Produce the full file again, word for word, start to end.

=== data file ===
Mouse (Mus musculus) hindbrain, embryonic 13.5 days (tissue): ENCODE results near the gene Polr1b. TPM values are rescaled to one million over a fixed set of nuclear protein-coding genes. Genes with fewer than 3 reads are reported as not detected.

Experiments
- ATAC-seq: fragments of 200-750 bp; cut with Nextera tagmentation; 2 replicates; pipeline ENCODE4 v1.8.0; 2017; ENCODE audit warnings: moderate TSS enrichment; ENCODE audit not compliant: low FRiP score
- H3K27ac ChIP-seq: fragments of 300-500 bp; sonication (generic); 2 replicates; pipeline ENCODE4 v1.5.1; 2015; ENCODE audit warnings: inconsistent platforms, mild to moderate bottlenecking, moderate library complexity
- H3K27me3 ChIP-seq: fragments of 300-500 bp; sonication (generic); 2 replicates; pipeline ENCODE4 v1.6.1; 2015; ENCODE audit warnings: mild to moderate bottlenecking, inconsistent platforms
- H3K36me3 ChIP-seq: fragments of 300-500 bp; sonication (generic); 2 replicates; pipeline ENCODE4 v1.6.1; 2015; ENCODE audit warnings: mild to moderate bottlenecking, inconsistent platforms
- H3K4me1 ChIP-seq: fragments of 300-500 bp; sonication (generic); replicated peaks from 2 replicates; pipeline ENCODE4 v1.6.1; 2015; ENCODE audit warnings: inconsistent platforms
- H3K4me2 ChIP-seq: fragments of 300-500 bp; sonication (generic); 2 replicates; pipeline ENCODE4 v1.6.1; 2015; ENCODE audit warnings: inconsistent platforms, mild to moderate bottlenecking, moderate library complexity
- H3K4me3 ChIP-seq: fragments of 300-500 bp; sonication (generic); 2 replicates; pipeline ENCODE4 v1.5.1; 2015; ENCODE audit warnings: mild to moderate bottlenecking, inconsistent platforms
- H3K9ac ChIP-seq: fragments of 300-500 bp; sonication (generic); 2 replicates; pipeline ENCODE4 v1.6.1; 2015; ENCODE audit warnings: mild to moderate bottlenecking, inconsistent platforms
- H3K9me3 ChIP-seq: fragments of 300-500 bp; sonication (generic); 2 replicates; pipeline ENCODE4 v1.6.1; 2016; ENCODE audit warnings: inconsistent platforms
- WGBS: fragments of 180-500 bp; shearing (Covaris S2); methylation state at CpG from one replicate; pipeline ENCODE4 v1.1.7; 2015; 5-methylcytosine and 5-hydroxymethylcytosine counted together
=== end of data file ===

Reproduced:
Mouse (Mus musculus) hindbrain, embryonic 13.5 days (tissue): ENCODE results near the gene Polr1b. TPM values are rescaled to one million over a fixed set of nuclear protein-coding genes. Genes with fewer than 3 reads are reported as not detected.

Experiments
- ATAC-seq: fragments of 200-750 bp; cut with Nextera tagmentation; 2 replicates; pipeline ENCODE4 v1.8.0; 2017; ENCODE audit warnings: moderate TSS enrichment; ENCODE audit not compliant: low FRiP score
- H3K27ac ChIP-seq: fragments of 300-500 bp; sonication (generic); 2 replicates; pipeline ENCODE4 v1.5.1; 2015; ENCODE audit warnings: inconsistent platforms, mild to moderate bottlenecking, moderate library complexity
- H3K27me3 ChIP-seq: fragments of 300-500 bp; sonication (generic); 2 replicates; pipeline ENCODE4 v1.6.1; 2015; ENCODE audit warnings: mild to moderate bottlenecking, inconsistent platforms
- H3K36me3 ChIP-seq: fragments of 300-500 bp; sonication (generic); 2 replicates; pipeline ENCODE4 v1.6.1; 2015; ENCODE audit warnings: mild to moderate bottlenecking, inconsistent platforms
- H3K4me1 ChIP-seq: fragments of 300-500 bp; sonication (generic); replicated peaks from 2 replicates; pipeline ENCODE4 v1.6.1; 2015; ENCODE audit warnings: inconsistent platforms
- H3K4me2 ChIP-seq: fragments of 300-500 bp; sonication (generic); 2 replicates; pipeline ENCODE4 v1.6.1; 2015; ENCODE audit warnings: inconsistent platforms, mild to moderate bottlenecking, moderate library complexity
- H3K4me3 ChIP-seq: fragments of 300-500 bp; sonication (generic); 2 replicates; pipeline ENCODE4 v1.5.1; 2015; ENCODE audit warnings: mild to moderate bottlenecking, inconsistent platforms
- H3K9ac ChIP-seq: fragments of 300-500 bp; sonication (generic); 2 replicates; pipeline ENCODE4 v1.6.1; 2015; ENCODE audit warnings: mild to moderate bottlenecking, inconsistent platforms
- H3K9me3 ChIP-seq: fragments of 300-500 bp; sonication (generic); 2 replicates; pipeline ENCODE4 v1.6.1; 2016; ENCODE audit warnings: inconsistent platforms
- WGBS: fragments of 180-500 bp; shearing (Covaris S2); methylation state at CpG from one replicate; pipeline ENCODE4 v1.1.7; 2015; 5-methylcytosine and 5-hydroxymethylcytosine counted together